Rep. George Santos.

Rep. George Santos. Credit: AFP via Getty Images/Mandel Ngan

Daily Point

CD3 special election likely in February

George Santos is likely to be expelled from Congress as early as Wednesday or Thursday, triggering the selection process for a new House candidate by Nassau County Republicans, who are increasingly optimistic about the party keeping the seat in an upcoming special election this winter.

House Speaker Mike Johnson spoke to Nassau Republican leader Joe Cairo a week after the Nov. 7 election to commend him on the party now having total control of Nassau’s three towns and two cities, as well as the county. “Anthony D’Esposito placed the call and the speaker got on to congratulate me on the results,” Cairo told The Point. D’Esposito flipped the CD4 seat red in 2022. Asked whether the men specifically discussed the special election, Cairo said, “We didn’t get into it.”

Santos’ expulsion would create an immediate vacancy under state law, starting a 10-day clock for Gov. Kathy Hochul to call for a special election. That election must take place 70 to 80 days later. Insiders are pegging the vote to take place on one of the last three Tuesdays in February — Feb. 13, 20 or 27.

With the pending holidays in December, that’s not a lot of time for the parties to select their candidate and strategize for an intense campaign that could cost as much as $20 million as the national parties seek primacy and momentum for the House elections this fall. Under state law, there are no primaries in these situations.

Democrats are expected to go with Tom Suozzi, the local Democrat with the most name recognition and the former holder of the seat who did not seek re-election in 2022 to pursue an ultimately failed effort to get the party’s gubernatorial nomination.

Republicans, however, are holding their cards a lot tighter and say they are conducting a formal interview process. Cairo said as soon as a vacancy is formalized, a committee will review what he called “15 bona fide candidates” who expressed an interest in running as the GOP nominee. Besides the beauty contest, the party is doing a deep dive into the performance of successful GOP candidates in parts of CD3, the apparent lack of resentment toward the party because of the Santos debacle, and how to build on the GOP's success in 2023.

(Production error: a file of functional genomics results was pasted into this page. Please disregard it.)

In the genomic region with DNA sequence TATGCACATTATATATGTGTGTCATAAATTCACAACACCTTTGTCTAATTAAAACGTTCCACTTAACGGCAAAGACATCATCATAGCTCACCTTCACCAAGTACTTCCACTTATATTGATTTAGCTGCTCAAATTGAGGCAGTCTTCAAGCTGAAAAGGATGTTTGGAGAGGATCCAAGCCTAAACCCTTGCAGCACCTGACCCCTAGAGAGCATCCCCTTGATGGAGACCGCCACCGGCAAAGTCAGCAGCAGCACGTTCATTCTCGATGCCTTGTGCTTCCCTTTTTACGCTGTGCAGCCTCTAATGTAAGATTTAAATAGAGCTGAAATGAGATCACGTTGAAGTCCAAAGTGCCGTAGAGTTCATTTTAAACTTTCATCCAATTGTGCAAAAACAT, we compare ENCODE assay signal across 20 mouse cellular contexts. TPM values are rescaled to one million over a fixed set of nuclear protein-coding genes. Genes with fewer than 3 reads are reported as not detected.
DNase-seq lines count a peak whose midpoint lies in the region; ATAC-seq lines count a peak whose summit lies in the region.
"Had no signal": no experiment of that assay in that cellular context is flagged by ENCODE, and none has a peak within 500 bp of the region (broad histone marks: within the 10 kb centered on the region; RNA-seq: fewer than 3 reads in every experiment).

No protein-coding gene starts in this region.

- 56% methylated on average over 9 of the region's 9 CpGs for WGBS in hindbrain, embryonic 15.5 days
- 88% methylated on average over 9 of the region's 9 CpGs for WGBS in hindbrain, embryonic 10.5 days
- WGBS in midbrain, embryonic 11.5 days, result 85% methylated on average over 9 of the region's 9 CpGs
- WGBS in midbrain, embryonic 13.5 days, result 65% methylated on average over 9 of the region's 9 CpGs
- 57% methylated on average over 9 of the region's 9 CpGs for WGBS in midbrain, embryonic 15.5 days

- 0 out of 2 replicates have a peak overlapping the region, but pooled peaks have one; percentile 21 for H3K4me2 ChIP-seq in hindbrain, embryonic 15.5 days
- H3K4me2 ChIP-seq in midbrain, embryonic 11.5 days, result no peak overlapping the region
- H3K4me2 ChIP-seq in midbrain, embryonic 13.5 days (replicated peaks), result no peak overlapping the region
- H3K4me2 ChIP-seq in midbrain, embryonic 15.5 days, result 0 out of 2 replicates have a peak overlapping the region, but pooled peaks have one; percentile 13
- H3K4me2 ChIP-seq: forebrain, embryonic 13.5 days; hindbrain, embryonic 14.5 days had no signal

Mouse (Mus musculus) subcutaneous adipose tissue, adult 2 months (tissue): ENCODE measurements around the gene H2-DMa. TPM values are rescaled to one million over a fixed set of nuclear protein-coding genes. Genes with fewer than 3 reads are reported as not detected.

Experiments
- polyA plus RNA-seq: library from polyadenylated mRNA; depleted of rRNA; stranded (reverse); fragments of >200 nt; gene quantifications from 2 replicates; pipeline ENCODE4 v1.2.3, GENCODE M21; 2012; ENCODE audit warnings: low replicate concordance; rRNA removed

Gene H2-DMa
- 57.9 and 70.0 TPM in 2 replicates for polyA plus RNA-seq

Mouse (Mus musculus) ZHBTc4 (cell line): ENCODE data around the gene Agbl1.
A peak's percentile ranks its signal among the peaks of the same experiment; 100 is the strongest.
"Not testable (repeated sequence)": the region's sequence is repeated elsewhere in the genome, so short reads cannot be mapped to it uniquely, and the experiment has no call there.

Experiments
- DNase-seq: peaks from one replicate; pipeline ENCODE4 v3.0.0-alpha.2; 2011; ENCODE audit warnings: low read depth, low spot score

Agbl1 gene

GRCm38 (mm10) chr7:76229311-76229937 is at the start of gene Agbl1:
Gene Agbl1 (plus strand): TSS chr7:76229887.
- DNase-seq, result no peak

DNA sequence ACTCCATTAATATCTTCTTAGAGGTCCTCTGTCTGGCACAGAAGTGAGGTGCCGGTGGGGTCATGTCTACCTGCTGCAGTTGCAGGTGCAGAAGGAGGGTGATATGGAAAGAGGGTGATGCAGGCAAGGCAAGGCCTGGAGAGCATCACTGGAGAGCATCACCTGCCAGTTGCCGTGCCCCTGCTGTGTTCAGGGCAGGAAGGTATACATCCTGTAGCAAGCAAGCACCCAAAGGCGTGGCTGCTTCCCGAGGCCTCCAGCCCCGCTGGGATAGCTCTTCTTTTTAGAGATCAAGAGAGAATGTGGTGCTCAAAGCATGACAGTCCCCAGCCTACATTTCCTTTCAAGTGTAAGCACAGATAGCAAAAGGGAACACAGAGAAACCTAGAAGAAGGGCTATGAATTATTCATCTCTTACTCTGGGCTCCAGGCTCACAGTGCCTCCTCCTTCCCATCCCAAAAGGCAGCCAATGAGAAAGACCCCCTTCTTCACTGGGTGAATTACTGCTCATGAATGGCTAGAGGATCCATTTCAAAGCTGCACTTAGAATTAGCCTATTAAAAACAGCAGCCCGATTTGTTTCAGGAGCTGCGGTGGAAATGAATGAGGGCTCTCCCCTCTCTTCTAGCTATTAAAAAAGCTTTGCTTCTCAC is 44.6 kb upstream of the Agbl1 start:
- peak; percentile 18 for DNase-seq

“Suozzi’s name may give him a head start but we are going to beat him,” said Cairo.

— Rita Ciolli rita.ciolli@newsday.com

Pencil Point

Food for thought

Credit: Columbia Missourian/John Darkow

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Quick Points

Poisoned pool

  • Rep. George Santos said a House Ethics Committee report accusing him of illicit campaign activity and unlawful conduct will “poison” the jury pool in his upcoming federal criminal trial. Sorry, George, but if the pool is poisoned, you did that all by yourself.
  • Three university presidents on Long Island earned more than $1 million in 2021, nearly as much as the president of Harvard University at the time and in at least one case more than the president of Princeton. Can those of you with advanced degrees from Harvard and Princeton please explain?
  • Gen Z workers, those born between 1997 and 2012, expect to be able to retire at age 61, millennials are shooting for age 64, and boomers expect to stop working by age 68. It’s one more example of the idealism of youth and the realism that comes with longevity.
  • Former President Donald Trump says he is “seriously looking at alternatives” to the Affordable Care Act, aka Obamacare. The last time Republicans tried that, in 2017, they lost control of the House the following year.
  • GOP presidential candidate and former New Jersey Gov. Chris Christie criticized people suggesting that GOP voters should consolidate behind either him or former South Carolina Gov. Nikki Haley. “This idea of people just doing the math and adding up numbers, that’s not the way voters vote,” Christie said. That’s what he’s hoping, anyway, because if they did do the math, they’d consolidate behind Haley.
  • An iceberg about three times the size of New York City is drifting beyond the waters of Antarctica. It’s a potential floating traffic jam, wherever it goes.

— Michael Dobie michael.dobie@newsday.com

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